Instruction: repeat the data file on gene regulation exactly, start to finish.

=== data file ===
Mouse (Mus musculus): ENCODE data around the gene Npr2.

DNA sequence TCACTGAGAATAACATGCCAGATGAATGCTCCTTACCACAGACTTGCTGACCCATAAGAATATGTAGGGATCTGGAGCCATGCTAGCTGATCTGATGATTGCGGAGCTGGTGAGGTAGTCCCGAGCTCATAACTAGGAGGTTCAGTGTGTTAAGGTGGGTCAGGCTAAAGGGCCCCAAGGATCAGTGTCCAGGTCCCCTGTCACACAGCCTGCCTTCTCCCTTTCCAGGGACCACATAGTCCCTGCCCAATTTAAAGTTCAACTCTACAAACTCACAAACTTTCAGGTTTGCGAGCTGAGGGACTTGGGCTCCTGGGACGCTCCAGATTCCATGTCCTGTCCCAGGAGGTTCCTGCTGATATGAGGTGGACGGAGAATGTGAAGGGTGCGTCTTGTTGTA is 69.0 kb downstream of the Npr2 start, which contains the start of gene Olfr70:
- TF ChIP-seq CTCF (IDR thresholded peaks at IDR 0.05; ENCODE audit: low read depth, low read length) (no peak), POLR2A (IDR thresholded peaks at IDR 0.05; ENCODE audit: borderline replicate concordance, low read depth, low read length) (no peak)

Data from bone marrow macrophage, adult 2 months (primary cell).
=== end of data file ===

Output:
Mouse (Mus musculus): ENCODE data around the gene Npr2.

DNA sequence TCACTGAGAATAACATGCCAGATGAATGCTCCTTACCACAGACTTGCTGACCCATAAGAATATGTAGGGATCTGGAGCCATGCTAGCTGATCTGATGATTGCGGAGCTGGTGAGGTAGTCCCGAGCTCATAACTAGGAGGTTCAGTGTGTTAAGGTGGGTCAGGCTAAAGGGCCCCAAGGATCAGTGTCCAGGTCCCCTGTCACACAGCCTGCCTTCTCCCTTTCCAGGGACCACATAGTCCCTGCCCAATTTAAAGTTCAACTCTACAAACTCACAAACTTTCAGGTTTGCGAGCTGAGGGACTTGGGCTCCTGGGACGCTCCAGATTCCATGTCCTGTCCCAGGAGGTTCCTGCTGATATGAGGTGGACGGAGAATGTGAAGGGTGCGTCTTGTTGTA is 69.0 kb downstream of the Npr2 start, which contains the start of gene Olfr70:
- TF ChIP-seq CTCF (IDR thresholded peaks at IDR 0.05; ENCODE audit: low read depth, low read length) (no peak), POLR2A (IDR thresholded peaks at IDR 0.05; ENCODE audit: borderline replicate concordance, low read depth, low read length) (no peak)

Data from bone marrow macrophage, adult 2 months (primary cell).